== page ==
Your idea is noble in its intent—that, I will grant you. On a broad-strokes level, I can even agree with it. But if it were put into practice, a “right to reply” would be a nightmare of logistics, legalities, standards, and back-and-forth bullshittery that Google neither needs nor deserves. If you still believe otherwise, I need mention only one name to rest my case: Shiva Ayyadurai.

Wendy Cockcroft (user link) says:

Re: Re: Re:

A better remedy would be a top-placed "right of reply":
Google should ensure that the first listed link for someone’s name would be his official "right of reply" page where the target gives his answer to unfavorable mentions on other web pages. That could include brief "not me" comments about charges against others sharing his name.

Great idea in principle, but not so much in practice, namely since that’s not how search engines actually work.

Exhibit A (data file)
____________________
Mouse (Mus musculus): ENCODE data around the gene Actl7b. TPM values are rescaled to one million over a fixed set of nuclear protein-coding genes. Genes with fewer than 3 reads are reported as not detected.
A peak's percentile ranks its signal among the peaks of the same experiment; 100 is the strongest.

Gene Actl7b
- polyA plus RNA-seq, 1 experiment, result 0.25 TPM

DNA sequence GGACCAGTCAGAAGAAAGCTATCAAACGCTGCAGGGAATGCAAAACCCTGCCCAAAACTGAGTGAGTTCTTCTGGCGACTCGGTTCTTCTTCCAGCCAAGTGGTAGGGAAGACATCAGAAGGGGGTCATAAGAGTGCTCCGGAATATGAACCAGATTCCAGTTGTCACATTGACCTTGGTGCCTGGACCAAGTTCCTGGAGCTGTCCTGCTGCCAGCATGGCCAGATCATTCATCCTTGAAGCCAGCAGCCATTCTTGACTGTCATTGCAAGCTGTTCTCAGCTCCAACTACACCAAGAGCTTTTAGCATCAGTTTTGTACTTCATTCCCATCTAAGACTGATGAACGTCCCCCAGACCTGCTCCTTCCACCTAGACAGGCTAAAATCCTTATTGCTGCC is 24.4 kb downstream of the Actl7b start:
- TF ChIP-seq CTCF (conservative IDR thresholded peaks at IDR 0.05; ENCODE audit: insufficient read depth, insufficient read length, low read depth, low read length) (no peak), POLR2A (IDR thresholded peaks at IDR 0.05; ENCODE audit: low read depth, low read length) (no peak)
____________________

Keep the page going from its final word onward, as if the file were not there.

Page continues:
As someone who was falsely smeared by a troll, I found that contacting the hosts where the misinformation was stored and providing proof that this was a reputation-wrecker troll having a nasty laugh was sufficient to get the troll posts down for the most part. The one site that wouldn’t remove it without asking for money allows the other party to reply. I’ve left my rebuttal and never looked back.

There is no need for a right to be forgotten. Reputable websites don’t host troll posts, then make their victims pay to get them removed. If anyone is so sensitive that they get worked up over trolling, I’d say that’s the problem, not the troll post. My advice: should anyone do such a thing to you, keep calm and carry on. Wild allegations may cause readers to check you out. Ensure there’s something positive waiting for them on your blog, social media, and other accounts when they get there. If your own conduct is generally decent, that’s what people will think you are, and they’ll ignore the troll.